Local transfer stations are asking Spokane County residents to refrain from dumping yard waste and other garbage after the number of customers doubled last weekend.
Regional Solid Waste Manager Deb Geiger said the massive influx at Spokane County’s two waste transfer stations over the weekend – about 1,200 customers a day compared to the normal 500 or 600 – could be because people have free time to clean their garages and their yards.
Staff saw trailers full of furniture, appliances and yard waste hauled to the transfer station. The massive influx led to long lines that slowed down staff and made it difficult for both customers and transfer station employees to maintain social distance from each other.
The county has asked the public to only dump essential refuse that might rot, and wait to dump all other waste. While it’s still accepting other waste types, Geiger said people should only go to the transfer stations when their garbage is a public health issue.
“What I’m asking is look at your load and ask ‘Can it wait?’ ” she said. “If yes, we’ll be here when this is all over. Please wait, we’re not going anywhere.”
The city of Spokane’s waste-to-energy facility will only accept garbage until further notice. Recyclables, green material and hazardous household waste are currently not being accepted.
Marlene Feist, Public Works Director of Strategic Development for the city, said yard waste can still go in the regular garbage can, but the public needs to wait on large loads and dumping for now.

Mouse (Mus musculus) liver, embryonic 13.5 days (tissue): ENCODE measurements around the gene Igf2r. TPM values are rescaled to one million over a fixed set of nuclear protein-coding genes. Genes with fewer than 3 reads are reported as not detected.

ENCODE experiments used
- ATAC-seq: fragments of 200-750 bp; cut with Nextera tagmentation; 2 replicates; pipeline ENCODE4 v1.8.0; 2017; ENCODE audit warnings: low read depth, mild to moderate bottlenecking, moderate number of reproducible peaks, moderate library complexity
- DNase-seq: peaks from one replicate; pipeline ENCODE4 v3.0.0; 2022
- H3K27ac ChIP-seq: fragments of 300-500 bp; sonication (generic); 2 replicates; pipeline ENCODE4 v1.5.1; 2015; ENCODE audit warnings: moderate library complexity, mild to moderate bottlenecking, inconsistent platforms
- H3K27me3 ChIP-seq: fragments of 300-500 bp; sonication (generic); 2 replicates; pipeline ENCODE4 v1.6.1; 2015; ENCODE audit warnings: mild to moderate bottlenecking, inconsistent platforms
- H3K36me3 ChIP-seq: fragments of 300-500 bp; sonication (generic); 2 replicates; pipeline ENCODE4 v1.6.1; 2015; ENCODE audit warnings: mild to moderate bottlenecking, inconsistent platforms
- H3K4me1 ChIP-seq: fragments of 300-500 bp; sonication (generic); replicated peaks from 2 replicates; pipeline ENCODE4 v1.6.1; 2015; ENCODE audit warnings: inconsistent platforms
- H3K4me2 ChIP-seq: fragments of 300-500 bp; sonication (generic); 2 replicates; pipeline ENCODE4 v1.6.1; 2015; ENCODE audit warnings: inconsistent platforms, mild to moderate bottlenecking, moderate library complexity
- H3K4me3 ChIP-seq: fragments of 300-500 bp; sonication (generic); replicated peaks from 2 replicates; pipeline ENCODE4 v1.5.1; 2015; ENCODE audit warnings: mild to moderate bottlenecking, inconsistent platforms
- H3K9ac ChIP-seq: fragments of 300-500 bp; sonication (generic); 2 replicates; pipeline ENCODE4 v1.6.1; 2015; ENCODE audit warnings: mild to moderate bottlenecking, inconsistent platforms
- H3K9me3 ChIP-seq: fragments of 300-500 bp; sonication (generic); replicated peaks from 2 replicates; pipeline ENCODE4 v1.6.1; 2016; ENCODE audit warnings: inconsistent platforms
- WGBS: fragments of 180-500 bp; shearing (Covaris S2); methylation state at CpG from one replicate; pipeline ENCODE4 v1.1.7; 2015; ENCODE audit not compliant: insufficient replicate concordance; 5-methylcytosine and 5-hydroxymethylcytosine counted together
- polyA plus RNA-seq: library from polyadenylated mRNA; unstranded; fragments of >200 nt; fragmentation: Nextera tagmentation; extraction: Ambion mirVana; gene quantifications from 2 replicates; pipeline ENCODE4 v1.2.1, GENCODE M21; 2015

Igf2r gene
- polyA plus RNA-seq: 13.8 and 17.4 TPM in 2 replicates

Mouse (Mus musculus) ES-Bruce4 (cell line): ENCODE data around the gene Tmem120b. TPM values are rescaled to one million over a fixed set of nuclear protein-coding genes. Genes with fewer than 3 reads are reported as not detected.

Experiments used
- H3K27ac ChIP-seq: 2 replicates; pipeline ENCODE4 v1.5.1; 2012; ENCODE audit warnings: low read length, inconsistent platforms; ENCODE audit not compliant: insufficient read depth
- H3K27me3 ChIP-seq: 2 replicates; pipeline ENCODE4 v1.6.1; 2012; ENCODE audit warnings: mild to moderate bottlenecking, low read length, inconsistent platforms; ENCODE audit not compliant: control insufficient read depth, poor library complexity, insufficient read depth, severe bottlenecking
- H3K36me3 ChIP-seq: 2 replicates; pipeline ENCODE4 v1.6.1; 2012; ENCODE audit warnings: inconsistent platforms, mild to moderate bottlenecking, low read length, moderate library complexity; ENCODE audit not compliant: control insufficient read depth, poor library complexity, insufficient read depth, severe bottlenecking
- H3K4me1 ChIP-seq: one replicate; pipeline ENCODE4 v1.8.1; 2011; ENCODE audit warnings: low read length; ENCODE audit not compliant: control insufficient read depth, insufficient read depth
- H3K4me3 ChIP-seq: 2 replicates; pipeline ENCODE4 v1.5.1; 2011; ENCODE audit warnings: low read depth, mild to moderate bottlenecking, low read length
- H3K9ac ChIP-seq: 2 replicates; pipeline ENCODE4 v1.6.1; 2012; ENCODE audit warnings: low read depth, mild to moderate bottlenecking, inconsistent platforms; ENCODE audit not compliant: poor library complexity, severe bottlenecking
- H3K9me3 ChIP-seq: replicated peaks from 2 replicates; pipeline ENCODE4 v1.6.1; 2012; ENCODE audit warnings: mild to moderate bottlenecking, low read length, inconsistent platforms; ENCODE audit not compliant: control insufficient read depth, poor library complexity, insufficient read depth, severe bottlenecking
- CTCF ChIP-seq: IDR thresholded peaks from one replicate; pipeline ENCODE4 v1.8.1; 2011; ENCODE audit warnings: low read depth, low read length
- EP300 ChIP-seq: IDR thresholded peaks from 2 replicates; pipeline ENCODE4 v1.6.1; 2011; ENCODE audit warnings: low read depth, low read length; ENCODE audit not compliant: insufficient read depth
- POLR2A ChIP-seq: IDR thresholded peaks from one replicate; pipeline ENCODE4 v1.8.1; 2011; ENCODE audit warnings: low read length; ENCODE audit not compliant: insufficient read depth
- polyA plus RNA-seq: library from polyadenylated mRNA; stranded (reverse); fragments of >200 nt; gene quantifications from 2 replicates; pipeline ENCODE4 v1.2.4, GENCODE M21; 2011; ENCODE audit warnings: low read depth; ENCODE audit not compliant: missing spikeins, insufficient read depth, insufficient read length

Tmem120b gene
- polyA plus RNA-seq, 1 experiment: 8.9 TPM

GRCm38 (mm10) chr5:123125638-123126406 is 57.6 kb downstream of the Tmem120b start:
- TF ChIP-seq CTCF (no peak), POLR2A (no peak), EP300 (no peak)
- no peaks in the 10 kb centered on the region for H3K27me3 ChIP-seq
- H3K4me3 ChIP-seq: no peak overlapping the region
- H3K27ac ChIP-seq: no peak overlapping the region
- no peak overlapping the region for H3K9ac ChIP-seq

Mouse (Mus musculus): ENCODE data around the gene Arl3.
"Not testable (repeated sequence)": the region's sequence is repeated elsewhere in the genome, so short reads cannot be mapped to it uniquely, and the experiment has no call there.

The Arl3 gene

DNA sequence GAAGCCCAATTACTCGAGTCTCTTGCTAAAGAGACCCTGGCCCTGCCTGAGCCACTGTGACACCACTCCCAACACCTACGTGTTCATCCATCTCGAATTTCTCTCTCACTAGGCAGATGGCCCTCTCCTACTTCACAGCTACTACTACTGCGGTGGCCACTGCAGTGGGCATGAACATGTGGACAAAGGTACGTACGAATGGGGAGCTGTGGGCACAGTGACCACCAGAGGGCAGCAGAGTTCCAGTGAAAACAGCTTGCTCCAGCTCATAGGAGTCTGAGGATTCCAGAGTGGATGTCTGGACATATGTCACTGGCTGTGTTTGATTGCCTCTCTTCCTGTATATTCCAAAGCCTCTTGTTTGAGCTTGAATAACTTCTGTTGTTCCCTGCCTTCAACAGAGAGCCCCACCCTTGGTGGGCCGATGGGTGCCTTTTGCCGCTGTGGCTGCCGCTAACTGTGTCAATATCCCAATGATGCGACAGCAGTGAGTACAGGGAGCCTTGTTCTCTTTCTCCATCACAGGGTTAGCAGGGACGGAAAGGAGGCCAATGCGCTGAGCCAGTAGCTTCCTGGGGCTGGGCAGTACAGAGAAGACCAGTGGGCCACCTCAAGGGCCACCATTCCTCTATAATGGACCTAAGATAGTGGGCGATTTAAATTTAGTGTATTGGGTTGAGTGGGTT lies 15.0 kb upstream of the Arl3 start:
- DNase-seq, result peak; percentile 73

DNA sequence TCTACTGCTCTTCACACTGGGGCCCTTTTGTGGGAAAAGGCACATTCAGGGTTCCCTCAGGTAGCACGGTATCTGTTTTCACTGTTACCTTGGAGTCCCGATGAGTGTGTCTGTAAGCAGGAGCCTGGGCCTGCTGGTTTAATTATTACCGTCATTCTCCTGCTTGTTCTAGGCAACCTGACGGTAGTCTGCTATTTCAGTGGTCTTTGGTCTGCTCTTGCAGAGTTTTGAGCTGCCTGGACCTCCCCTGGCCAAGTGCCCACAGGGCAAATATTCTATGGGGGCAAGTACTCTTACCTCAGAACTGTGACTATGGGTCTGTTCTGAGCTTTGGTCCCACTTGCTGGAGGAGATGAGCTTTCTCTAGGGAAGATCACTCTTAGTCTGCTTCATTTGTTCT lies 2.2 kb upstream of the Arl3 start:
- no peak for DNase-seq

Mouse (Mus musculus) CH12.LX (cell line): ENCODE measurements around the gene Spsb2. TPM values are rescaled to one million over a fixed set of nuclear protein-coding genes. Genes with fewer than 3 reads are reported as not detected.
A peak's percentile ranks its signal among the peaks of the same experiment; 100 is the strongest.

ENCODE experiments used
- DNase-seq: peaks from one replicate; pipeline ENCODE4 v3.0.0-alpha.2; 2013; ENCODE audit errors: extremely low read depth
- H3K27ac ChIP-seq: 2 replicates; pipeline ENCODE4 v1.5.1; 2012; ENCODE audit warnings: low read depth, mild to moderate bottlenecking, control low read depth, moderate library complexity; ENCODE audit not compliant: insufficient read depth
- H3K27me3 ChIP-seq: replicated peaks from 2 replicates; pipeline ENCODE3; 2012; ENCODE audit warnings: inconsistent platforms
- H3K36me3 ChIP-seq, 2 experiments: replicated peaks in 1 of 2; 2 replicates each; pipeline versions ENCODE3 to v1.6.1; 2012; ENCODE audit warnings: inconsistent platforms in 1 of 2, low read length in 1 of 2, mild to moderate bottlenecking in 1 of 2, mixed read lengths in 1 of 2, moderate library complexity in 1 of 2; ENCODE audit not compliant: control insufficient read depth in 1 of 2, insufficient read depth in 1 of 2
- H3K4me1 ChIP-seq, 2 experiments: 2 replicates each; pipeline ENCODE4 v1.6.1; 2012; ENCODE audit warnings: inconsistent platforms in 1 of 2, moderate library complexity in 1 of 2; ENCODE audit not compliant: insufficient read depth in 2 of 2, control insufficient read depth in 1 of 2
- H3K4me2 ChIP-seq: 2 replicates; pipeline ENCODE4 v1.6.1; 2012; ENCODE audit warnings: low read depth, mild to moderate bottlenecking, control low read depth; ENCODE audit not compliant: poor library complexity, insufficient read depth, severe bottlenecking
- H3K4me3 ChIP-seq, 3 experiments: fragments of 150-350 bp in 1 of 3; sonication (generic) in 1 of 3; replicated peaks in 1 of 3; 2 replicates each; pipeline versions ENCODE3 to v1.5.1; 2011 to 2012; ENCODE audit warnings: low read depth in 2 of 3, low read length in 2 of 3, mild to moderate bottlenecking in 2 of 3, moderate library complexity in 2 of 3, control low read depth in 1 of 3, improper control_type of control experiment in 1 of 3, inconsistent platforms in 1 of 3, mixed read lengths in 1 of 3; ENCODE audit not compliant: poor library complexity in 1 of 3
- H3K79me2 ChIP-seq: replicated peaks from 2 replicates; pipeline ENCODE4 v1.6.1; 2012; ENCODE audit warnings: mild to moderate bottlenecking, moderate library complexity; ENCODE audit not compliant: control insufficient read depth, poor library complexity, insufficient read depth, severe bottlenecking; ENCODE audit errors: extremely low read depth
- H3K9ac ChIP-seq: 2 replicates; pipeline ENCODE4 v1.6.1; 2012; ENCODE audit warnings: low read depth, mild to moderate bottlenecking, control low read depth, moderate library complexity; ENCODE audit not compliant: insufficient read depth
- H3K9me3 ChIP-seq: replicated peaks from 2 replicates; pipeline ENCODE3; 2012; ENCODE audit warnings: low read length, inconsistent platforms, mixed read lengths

Both the city and the county will be picking up garbage at the curb, but those who don’t have garbage service, such as some people living in unincorporated areas, have been asked to limit their dumping at county facilities, which are in south Spokane, Spokane Valley and the Chattaroy areas of the county.
The county also asked those who are dumping large loads to pay with a credit card instead of cash and asked people to remember to always bag their garbage to protect workers from being exposed to the virus. She said people should also be aware plastic gloves, paper towels and wipes aren’t recyclable.
Geiger said she’s heard from governments all over the state that they’re having issues with an increase in garbage and large load drop -offs.
The Whitman County Transfer Station closed to the public on Monday, only accepting commercial businesses with established accounts, as well as green and household hazardous waste, which does not require interaction with staff. Others in Whitman County are encouraged to contact a commercial hauler for their trash and recycling.
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